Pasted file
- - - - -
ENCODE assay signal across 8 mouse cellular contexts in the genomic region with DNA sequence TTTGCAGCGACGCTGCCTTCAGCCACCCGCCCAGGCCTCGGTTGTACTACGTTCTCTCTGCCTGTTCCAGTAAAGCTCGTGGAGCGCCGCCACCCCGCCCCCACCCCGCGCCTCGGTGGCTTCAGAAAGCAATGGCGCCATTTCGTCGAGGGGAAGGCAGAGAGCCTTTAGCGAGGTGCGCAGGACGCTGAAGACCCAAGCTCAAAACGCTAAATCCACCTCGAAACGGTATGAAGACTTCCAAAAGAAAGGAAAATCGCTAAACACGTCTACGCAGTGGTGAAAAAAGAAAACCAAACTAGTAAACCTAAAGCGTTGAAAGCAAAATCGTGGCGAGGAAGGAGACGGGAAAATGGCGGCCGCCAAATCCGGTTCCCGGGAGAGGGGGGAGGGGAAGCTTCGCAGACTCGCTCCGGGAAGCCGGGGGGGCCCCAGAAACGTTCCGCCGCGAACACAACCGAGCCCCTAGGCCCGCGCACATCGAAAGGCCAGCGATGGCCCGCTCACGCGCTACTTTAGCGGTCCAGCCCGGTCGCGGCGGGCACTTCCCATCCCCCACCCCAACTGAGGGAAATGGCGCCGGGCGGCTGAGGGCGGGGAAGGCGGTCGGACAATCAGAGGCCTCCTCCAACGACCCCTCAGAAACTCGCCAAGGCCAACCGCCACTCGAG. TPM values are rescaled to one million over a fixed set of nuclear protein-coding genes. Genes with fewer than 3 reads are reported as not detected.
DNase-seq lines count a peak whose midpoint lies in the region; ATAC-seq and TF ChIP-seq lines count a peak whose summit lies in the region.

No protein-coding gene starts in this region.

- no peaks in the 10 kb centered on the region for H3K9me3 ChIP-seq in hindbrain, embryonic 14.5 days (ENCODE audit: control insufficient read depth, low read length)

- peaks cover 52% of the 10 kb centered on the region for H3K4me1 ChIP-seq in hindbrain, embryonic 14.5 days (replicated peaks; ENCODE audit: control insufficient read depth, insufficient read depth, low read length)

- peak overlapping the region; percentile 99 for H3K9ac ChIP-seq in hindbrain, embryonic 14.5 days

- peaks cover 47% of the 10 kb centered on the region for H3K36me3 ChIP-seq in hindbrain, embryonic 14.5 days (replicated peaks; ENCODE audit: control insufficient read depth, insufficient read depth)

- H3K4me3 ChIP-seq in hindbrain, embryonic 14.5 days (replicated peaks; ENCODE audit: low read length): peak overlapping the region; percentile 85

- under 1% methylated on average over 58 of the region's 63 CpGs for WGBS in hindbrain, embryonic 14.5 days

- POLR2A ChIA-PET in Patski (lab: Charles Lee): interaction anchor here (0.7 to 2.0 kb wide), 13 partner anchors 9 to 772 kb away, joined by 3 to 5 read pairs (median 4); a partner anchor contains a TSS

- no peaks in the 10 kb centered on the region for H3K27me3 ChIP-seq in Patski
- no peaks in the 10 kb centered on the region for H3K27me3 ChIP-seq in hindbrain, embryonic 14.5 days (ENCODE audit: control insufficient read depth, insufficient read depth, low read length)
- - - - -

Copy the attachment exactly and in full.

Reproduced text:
ENCODE assay signal across 8 mouse cellular contexts in the genomic region with DNA sequence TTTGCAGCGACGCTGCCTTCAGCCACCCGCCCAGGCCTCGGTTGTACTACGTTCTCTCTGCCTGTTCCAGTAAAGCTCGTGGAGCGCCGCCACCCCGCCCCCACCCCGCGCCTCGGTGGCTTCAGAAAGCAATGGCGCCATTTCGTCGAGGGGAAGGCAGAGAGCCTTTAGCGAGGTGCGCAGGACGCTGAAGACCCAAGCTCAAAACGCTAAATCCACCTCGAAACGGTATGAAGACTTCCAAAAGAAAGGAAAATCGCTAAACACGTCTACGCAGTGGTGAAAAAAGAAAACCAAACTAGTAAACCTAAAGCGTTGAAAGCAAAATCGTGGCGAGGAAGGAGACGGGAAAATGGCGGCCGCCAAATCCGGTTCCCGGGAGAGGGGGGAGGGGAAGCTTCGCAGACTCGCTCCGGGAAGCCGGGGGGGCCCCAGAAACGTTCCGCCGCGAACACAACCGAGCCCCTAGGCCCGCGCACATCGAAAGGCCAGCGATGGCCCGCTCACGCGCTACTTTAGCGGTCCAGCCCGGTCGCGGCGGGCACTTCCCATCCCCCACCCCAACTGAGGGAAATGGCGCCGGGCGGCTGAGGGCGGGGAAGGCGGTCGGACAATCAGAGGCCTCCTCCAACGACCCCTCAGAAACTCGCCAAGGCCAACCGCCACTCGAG. TPM values are rescaled to one million over a fixed set of nuclear protein-coding genes. Genes with fewer than 3 reads are reported as not detected.
DNase-seq lines count a peak whose midpoint lies in the region; ATAC-seq and TF ChIP-seq lines count a peak whose summit lies in the region.

No protein-coding gene starts in this region.

- no peaks in the 10 kb centered on the region for H3K9me3 ChIP-seq in hindbrain, embryonic 14.5 days (ENCODE audit: control insufficient read depth, low read length)

- peaks cover 52% of the 10 kb centered on the region for H3K4me1 ChIP-seq in hindbrain, embryonic 14.5 days (replicated peaks; ENCODE audit: control insufficient read depth, insufficient read depth, low read length)

- peak overlapping the region; percentile 99 for H3K9ac ChIP-seq in hindbrain, embryonic 14.5 days

- peaks cover 47% of the 10 kb centered on the region for H3K36me3 ChIP-seq in hindbrain, embryonic 14.5 days (replicated peaks; ENCODE audit: control insufficient read depth, insufficient read depth)

- H3K4me3 ChIP-seq in hindbrain, embryonic 14.5 days (replicated peaks; ENCODE audit: low read length): peak overlapping the region; percentile 85

- under 1% methylated on average over 58 of the region's 63 CpGs for WGBS in hindbrain, embryonic 14.5 days

- POLR2A ChIA-PET in Patski (lab: Charles Lee): interaction anchor here (0.7 to 2.0 kb wide), 13 partner anchors 9 to 772 kb away, joined by 3 to 5 read pairs (median 4); a partner anchor contains a TSS

- no peaks in the 10 kb centered on the region for H3K27me3 ChIP-seq in Patski
- no peaks in the 10 kb centered on the region for H3K27me3 ChIP-seq in hindbrain, embryonic 14.5 days (ENCODE audit: control insufficient read depth, insufficient read depth, low read length)